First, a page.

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China’s White Goods Sector Tipped to Weaken

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China’s White Goods Sector Tipped to Weaken

Steel demand from the white goods sector benefited Chinese mills last year, but the effect of a weaker housing market is set to adversely impact demand this year.

China’s production of white goods – air conditioners, washing machines, freezers, refrigerators and televisions – totaled 532 million mt in 2017, up 11% year on year, according to data from the country’s National Bureau of Statistics. This growth rate was the highest since 2012.

However, several market participants surveyed by S&P Global Platts were concerned the growth rate could slow in 2018, dampening demand for hot dip galvanized and cold rolled coil.

One analyst said last year’s robust growth in white goods output could have been predicted in 2016, when property sales were robust. Property sales in China include a large portion of pre-sales by developers, and there is typically a one to two-year lag before they are delivered to buyers – so white goods demand generated by purchases always trails property sales.

In China, apartments are often not fitted out until the owners occupy the premises because developers do not want the equipment to deteriorate. Apartments can therefore be kept almost as empty shells for long periods of time.

Last year growth in property sales slipped amid tighter housing purchase restrictions nationwide. The central and provincial governments have issued a plethora of measures over the past 18 months to try and cool China’s overheating property market. These included lifting deposit ratios and imposing restrictions around purchases of second properties.

Though the sector proved resistant – house prices rose in most major Chinese cities in December, and a small apartment in Shanghai still costs at least $500,000 – the measures have impacted investment in residential properties.

Therefore, the outlook for the white goods market in 2018 is not so optimistic.

According to the NBS, China’s overall property sales in 2016 jumped 22.5% year on year, while the increase in 2017 was lower at 7.7%. The residential housing sector, the main driver of white goods demand, increased by 22.4% on year in 2016 but rose only 5.3% on year in 2017. This slowdown will likely result in subdued white goods and appliances demand this year.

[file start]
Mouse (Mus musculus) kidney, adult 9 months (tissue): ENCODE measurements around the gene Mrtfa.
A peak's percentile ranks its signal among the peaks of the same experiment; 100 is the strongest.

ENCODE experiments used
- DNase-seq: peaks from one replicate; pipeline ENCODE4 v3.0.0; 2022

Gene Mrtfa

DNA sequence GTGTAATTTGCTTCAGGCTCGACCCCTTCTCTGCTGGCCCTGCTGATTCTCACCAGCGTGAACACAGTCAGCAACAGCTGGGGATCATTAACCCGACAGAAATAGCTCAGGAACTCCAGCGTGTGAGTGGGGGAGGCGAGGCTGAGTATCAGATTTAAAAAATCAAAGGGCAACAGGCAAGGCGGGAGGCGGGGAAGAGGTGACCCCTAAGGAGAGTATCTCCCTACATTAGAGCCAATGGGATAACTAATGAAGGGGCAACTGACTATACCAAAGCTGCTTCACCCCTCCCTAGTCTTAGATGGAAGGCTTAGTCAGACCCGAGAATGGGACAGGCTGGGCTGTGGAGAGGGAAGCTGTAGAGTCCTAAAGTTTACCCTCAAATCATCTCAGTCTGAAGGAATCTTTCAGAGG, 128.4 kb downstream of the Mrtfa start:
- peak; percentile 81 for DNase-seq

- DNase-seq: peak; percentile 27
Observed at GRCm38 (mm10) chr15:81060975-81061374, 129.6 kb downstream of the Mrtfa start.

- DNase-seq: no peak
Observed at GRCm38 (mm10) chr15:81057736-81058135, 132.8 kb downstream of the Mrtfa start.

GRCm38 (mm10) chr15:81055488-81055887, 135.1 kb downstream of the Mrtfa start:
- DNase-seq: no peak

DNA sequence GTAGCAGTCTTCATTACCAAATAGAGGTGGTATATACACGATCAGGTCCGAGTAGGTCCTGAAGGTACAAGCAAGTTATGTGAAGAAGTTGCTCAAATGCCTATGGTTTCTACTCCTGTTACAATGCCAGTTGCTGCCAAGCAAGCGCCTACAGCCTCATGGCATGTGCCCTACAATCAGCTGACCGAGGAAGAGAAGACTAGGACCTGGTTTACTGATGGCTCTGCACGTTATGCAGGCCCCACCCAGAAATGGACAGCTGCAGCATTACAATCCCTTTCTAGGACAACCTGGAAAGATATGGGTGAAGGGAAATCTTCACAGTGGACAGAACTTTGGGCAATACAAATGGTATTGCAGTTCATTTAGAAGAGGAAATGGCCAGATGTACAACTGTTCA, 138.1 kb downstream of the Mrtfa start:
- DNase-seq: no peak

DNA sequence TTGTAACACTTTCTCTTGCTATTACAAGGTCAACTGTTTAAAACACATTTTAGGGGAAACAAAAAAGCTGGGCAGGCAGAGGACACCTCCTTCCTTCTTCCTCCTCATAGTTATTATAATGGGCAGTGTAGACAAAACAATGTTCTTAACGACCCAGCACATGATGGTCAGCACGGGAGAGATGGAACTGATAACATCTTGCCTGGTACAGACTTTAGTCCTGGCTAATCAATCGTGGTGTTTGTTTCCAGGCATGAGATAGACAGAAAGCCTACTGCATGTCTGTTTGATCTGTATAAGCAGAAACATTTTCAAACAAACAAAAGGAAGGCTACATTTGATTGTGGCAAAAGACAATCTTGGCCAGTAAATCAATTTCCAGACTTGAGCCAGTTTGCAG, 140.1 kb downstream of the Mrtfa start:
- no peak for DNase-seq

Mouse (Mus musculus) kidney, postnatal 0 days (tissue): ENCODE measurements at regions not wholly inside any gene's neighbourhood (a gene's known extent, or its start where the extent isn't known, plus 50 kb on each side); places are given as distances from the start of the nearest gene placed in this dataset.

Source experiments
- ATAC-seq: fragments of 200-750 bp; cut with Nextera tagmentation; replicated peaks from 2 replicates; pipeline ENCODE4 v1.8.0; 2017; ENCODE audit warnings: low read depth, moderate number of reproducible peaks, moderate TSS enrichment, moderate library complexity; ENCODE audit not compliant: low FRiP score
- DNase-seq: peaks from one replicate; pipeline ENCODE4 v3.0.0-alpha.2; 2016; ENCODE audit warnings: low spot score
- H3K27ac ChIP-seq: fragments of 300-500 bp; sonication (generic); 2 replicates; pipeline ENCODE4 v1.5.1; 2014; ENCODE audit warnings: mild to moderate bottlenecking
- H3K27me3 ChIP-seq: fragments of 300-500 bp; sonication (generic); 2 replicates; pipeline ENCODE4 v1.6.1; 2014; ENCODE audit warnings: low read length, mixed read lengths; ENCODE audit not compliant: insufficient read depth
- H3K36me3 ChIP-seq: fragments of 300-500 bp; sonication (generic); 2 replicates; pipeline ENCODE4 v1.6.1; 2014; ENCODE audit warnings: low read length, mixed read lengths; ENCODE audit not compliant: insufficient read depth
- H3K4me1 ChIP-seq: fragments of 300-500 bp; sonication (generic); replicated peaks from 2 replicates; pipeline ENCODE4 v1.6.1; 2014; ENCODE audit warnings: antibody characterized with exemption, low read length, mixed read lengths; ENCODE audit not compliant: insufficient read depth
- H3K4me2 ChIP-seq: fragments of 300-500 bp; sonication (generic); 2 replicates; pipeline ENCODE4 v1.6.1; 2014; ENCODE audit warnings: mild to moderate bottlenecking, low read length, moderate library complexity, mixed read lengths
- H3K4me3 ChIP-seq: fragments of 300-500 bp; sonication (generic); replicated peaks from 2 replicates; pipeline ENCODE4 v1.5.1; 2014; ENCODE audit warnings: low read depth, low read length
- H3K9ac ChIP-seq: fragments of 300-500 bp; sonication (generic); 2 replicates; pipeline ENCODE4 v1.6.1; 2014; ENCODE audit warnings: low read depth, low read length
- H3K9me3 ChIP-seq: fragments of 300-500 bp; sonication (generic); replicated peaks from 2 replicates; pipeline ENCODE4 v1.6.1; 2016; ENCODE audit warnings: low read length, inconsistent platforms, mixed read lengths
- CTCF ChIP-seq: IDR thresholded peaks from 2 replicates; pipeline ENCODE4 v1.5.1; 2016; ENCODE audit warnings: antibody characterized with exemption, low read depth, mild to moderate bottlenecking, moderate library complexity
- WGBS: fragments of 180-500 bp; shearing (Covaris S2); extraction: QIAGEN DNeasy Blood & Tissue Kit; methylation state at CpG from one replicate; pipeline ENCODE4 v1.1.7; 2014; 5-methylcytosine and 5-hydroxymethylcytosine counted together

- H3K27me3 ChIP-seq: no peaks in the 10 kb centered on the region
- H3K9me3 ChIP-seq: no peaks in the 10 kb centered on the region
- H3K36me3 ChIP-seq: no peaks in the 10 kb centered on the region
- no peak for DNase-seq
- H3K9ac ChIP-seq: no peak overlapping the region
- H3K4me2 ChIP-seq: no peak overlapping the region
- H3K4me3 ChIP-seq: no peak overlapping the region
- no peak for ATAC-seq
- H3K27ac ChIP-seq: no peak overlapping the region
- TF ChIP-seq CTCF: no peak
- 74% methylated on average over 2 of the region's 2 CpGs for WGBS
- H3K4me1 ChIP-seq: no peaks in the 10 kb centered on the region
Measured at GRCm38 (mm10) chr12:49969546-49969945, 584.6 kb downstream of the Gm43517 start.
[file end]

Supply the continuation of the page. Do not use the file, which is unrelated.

“Even if housing purchase restrictions can be loosened a bit in the second half of this year, as some people are predicting, the positive effect on white goods may not occur until 2019,” a mill source said.

He said “shanty town” renovation was another major driver of demand for white goods and, compared with conventional apartments, demand was more immediate after renovation as local authorities were keen to reinstall residents. Renovation of these simple dwellings is not steel intensive, but the tenants still need fridges and air conditioners.

Data from the Ministry of Housing and Urban-Rural Development showed that about 18 million shanty town units were renovated over 2015-2017. At the start of 2017, the target for that year was 6 million new homes, receiving Yuan 224.3 billion ($36 million) in central government funding. The renovation target set for 2018-2020 by China’s State Council in May 2017 is lower at 15 million units.

Another mill source said the ratio of HDG to CRC used in the white goods sector was about five to one, so HDG would be the most affected by slower growth in the white goods market.

Mill sources noted flat steel consumption from white goods was relatively minor compared with consumption by the vehicle and machinery manufacturing sectors. They believed even if there was downward pressure on the HDG market from the white goods sector in 2018, it should be limited.

Overall, the flat steel market is expected to stay in balance and be similar to 2017, therefore limiting any opportunity for flat steel prices to rise further in 2018.

Steel consumption in the white goods, vehicle and machinery sectors totaled 10 million mt, 60 million mt and 192 million mt respectively in 2017, up 5.3%, 4.8% and 5.6% on year respectively, according to China Iron & Steel Association data published by Chinese information provider Custeel.

According to some market analysts, the white goods sector makes up around 1.5%-2% of total steel consumption in China.

CISA predicted white goods would consume about 10.5 million mt of steel in 2018, rising by a slightly slower pace of 5% on year. But China Metallurgical Industry Planning & Research Institute has forecast steel demand from white goods will increase only 2.6% on year.

The domestic price of 1.0 mm thick DX51D HDG in Shanghai fluctuated in 2017 from Yuan 4,950/mt ($789/mt) in January to Yuan 4,225/mt in May, before rising to Yuan 4,945/mt in December, S&P Global Platts data showed.